Great Philosophical Arguments: An Introduction to Philosophy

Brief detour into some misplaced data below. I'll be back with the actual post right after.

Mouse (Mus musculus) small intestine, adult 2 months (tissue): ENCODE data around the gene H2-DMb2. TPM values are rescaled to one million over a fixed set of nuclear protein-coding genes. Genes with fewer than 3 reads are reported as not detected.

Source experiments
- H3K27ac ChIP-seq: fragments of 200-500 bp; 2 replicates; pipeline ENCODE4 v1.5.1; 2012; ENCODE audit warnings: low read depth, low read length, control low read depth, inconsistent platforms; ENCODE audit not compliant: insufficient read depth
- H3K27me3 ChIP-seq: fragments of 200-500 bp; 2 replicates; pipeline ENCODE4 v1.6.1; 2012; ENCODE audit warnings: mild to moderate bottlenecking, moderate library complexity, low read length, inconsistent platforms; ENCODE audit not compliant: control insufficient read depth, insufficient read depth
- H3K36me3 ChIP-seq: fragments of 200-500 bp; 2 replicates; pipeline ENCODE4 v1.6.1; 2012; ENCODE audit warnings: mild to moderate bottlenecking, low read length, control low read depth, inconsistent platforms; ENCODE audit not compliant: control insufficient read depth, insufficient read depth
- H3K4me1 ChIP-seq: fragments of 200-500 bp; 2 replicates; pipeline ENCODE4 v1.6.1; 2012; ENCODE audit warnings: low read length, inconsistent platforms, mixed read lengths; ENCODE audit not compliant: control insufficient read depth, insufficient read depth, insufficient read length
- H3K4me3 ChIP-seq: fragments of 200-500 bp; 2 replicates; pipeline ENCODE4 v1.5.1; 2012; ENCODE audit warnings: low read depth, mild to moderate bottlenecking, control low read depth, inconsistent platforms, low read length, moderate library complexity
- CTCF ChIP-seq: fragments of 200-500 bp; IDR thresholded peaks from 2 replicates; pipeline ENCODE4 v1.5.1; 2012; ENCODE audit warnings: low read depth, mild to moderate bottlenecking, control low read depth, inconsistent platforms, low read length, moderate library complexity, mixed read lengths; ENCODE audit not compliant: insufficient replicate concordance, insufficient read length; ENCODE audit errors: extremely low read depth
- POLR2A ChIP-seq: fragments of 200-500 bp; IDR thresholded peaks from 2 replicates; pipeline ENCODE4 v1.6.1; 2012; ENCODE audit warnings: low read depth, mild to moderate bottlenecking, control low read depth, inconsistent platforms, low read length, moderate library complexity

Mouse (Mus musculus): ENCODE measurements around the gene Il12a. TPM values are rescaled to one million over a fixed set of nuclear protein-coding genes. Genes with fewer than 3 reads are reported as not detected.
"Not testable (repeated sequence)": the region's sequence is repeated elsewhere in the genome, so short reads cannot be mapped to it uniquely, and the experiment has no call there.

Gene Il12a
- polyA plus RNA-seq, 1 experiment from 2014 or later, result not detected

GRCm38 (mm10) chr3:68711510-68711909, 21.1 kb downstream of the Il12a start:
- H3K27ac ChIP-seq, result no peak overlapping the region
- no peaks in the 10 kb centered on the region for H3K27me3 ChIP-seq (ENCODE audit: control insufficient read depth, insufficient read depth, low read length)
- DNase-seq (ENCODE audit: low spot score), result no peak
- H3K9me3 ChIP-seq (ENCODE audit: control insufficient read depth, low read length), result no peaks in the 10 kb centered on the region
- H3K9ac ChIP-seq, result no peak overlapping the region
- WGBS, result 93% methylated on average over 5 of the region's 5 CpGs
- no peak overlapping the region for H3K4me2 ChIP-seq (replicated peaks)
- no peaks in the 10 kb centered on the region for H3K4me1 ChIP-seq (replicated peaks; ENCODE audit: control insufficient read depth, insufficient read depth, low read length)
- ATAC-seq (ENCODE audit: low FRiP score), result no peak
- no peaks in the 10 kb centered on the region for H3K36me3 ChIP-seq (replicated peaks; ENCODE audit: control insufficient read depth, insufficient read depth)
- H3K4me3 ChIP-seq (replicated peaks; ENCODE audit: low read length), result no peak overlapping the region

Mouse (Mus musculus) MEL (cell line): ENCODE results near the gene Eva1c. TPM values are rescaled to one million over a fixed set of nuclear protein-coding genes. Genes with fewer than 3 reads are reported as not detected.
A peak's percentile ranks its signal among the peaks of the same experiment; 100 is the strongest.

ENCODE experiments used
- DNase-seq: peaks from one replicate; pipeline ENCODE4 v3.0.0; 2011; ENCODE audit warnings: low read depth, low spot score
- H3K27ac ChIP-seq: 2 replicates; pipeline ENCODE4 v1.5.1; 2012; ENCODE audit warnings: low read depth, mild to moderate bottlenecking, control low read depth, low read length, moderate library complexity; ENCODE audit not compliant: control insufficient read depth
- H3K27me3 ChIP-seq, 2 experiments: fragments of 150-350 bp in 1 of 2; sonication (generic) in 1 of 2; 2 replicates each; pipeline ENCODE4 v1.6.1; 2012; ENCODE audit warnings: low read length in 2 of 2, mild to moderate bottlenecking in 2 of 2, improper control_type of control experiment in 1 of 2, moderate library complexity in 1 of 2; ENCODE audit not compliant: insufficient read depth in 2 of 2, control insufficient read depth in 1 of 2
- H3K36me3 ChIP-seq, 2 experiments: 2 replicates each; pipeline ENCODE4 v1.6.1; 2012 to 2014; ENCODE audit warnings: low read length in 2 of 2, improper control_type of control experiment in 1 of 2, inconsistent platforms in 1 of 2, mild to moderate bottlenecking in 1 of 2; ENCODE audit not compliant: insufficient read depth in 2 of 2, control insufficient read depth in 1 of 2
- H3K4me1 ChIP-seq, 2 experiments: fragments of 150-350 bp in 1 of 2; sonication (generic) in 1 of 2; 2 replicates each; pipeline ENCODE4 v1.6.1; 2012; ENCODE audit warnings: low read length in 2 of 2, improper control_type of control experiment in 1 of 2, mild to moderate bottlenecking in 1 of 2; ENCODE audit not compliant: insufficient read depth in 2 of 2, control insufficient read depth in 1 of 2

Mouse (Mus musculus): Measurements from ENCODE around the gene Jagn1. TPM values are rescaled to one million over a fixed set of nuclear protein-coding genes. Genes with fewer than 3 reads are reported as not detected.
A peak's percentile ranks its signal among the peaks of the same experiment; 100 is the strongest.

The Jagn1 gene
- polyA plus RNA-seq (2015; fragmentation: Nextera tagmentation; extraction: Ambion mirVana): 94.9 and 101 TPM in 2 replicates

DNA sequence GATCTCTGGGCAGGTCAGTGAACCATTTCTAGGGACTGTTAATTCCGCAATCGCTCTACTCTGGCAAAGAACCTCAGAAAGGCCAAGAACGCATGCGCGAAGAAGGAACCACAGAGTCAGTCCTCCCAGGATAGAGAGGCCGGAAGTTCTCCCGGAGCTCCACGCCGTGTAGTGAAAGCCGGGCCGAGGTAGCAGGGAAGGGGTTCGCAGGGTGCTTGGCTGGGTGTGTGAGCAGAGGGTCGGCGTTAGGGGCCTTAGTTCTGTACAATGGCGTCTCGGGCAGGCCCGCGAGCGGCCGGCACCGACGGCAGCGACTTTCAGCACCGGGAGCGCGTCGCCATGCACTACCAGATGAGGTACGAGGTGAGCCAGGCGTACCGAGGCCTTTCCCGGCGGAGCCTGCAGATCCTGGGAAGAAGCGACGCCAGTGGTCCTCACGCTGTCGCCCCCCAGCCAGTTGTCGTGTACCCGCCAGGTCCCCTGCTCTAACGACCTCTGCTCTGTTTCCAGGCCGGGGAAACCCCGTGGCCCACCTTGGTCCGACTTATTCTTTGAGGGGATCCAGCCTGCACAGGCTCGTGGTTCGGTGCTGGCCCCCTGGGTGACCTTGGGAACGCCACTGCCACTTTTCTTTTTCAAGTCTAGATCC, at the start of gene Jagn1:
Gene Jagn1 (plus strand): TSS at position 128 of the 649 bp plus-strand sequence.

OverviewGreat Philosophical Arguments is based on the fact that much of the power, drama, and pleasure of philosophy comes from argument-specifically from the many touchstone arguments that generated much of the philosophical canon. Like other topically organized introductory philosophy readers, this book is organized around the main areas of philosophy: the existence of God, knowledge and skepticism, mind and body, free will and determinism, ethics, and contemporary ethical debates, including abortion, euthanasia, and global hunger and poverty. But what is unique is the systematic focus on argument. The reading selections are organized by argument. Each argument is introduced by a briefing that (1) sketches the argument, (2) provides conceptual background for it, and (3) reviews some of the main philosophical responses to it. After the briefing come two to four selections presenting the classic statement of the argument, critiques and defenses of it, and discussions of related debates. At the end of each agrument are useful essay questions for further analysis. Vaughn's approach focuses students' attention on argumentation, where much of the philosophical work gets done; it gives them clear points of reference for navigating material in which they often get lost; and it helps them understand and appreciate the philosophical dialectic-the interplay of argument and counterargument among articles and authors. An introductory Chapter One explains the concerns and methods of philosophy, explains its practical and theoretical benefits, and provides a short lesson in identifying, constructing, and assessing arguments. Each chapter has an extensive introduction to the issue and arguments, and essay questions at chapter endings urge reflection on the chapter as a whole. Other pedagogical features include biographical text boxes, bold key terms lists at the ends of chapters and collected in an end-of-book glossary, suggestions for further readings, and an appendix on How to Write an Argumentative Essay. An Instructor's Manual and Testbank on CD features chapter summaries, reading summaries, lecture outlines in PowerPoint format, and objective test questions for use in exams or midterms. A Companion Website for both students and instructors at www.oup.com/us/vaughn includes all the material from the Instructor's Manual and Testbank, and such resources for students as study questions, interactive quizzes, flashcards with key words, and helpful web links. Message: The only introduction to philosophy textbook that teaches students to think critically about philosophical arguments-that shows students how to identify, understand, and critique philosophical arguments.